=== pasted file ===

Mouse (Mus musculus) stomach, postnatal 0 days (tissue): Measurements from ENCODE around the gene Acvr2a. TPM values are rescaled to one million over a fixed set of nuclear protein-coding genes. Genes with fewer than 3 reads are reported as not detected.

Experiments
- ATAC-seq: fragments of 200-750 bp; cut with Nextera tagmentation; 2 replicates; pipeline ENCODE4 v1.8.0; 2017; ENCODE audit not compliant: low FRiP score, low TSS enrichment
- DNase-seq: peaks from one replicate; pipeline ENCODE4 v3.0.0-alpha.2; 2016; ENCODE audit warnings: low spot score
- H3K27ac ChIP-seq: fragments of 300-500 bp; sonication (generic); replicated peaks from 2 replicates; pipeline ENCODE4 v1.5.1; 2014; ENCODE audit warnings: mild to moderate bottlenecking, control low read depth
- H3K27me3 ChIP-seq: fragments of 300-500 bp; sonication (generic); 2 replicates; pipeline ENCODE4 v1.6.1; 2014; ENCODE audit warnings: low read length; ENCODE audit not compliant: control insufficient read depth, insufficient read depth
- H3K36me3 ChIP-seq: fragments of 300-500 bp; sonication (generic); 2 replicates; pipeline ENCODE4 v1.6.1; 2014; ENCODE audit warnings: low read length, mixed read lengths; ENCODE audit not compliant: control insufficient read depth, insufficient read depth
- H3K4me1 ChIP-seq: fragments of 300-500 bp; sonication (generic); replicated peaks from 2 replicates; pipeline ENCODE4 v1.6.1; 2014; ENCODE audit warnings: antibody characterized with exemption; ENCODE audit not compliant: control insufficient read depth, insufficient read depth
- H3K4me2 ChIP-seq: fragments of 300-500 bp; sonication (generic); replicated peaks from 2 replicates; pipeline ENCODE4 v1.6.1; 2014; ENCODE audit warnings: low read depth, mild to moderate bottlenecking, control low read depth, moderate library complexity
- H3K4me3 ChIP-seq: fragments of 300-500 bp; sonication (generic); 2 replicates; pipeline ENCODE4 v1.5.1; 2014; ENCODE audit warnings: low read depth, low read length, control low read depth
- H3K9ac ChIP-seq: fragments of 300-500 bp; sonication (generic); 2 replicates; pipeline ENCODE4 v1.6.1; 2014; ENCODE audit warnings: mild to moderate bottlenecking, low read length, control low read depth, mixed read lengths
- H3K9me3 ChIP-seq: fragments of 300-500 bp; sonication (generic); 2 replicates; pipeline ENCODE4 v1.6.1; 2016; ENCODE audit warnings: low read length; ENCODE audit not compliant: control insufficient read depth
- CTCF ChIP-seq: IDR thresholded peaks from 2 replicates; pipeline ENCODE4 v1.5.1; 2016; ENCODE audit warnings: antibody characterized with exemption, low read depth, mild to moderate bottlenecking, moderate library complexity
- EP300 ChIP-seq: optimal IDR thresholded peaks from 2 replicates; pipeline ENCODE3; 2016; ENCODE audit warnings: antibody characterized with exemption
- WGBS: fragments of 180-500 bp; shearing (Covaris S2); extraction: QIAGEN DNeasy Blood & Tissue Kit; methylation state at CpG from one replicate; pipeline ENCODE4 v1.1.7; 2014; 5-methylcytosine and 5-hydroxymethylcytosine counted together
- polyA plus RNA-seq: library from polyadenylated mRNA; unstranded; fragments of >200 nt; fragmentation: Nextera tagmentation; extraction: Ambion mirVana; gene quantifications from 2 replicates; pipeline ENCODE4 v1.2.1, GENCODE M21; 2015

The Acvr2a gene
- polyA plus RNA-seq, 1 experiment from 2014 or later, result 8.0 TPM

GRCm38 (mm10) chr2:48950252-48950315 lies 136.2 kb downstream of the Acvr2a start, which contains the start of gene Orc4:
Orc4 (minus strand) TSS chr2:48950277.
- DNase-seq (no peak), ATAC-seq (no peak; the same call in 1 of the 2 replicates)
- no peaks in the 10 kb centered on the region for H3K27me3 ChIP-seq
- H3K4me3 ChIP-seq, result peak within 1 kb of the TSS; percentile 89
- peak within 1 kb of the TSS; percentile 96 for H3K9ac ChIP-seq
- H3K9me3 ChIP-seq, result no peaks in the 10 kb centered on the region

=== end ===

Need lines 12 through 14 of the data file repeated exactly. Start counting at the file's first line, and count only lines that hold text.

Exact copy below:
- H3K9me3 ChIP-seq: fragments of 300-500 bp; sonication (generic); 2 replicates; pipeline ENCODE4 v1.6.1; 2016; ENCODE audit warnings: low read length; ENCODE audit not compliant: control insufficient read depth
- CTCF ChIP-seq: IDR thresholded peaks from 2 replicates; pipeline ENCODE4 v1.5.1; 2016; ENCODE audit warnings: antibody characterized with exemption, low read depth, mild to moderate bottlenecking, moderate library complexity
- EP300 ChIP-seq: optimal IDR thresholded peaks from 2 replicates; pipeline ENCODE3; 2016; ENCODE audit warnings: antibody characterized with exemption